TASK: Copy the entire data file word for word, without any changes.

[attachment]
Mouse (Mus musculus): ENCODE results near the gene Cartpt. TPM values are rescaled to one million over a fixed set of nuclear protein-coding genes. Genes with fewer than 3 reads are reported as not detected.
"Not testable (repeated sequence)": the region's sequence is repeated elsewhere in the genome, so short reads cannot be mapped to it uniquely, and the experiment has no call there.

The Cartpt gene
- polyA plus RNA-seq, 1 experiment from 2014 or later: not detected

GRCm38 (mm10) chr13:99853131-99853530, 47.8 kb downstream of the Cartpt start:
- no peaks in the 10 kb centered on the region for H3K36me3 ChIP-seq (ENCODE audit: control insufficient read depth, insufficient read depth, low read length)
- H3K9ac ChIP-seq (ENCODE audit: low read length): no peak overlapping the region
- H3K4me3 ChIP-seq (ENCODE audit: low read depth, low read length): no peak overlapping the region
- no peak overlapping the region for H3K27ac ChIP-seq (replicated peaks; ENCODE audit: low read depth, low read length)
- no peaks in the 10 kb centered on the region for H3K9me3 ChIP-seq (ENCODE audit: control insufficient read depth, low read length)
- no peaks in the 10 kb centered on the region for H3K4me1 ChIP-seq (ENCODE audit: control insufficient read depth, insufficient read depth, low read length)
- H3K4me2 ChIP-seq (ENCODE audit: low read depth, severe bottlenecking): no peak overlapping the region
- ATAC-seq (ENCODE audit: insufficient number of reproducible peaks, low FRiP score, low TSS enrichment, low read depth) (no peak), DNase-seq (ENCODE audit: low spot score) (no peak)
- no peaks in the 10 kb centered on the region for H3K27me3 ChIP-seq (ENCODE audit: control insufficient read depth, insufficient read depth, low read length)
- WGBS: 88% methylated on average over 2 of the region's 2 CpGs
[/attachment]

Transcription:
Mouse (Mus musculus): ENCODE results near the gene Cartpt. TPM values are rescaled to one million over a fixed set of nuclear protein-coding genes. Genes with fewer than 3 reads are reported as not detected.
"Not testable (repeated sequence)": the region's sequence is repeated elsewhere in the genome, so short reads cannot be mapped to it uniquely, and the experiment has no call there.

The Cartpt gene
- polyA plus RNA-seq, 1 experiment from 2014 or later: not detected

GRCm38 (mm10) chr13:99853131-99853530, 47.8 kb downstream of the Cartpt start:
- no peaks in the 10 kb centered on the region for H3K36me3 ChIP-seq (ENCODE audit: control insufficient read depth, insufficient read depth, low read length)
- H3K9ac ChIP-seq (ENCODE audit: low read length): no peak overlapping the region
- H3K4me3 ChIP-seq (ENCODE audit: low read depth, low read length): no peak overlapping the region
- no peak overlapping the region for H3K27ac ChIP-seq (replicated peaks; ENCODE audit: low read depth, low read length)
- no peaks in the 10 kb centered on the region for H3K9me3 ChIP-seq (ENCODE audit: control insufficient read depth, low read length)
- no peaks in the 10 kb centered on the region for H3K4me1 ChIP-seq (ENCODE audit: control insufficient read depth, insufficient read depth, low read length)
- H3K4me2 ChIP-seq (ENCODE audit: low read depth, severe bottlenecking): no peak overlapping the region
- ATAC-seq (ENCODE audit: insufficient number of reproducible peaks, low FRiP score, low TSS enrichment, low read depth) (no peak), DNase-seq (ENCODE audit: low spot score) (no peak)
- no peaks in the 10 kb centered on the region for H3K27me3 ChIP-seq (ENCODE audit: control insufficient read depth, insufficient read depth, low read length)
- WGBS: 88% methylated on average over 2 of the region's 2 CpGs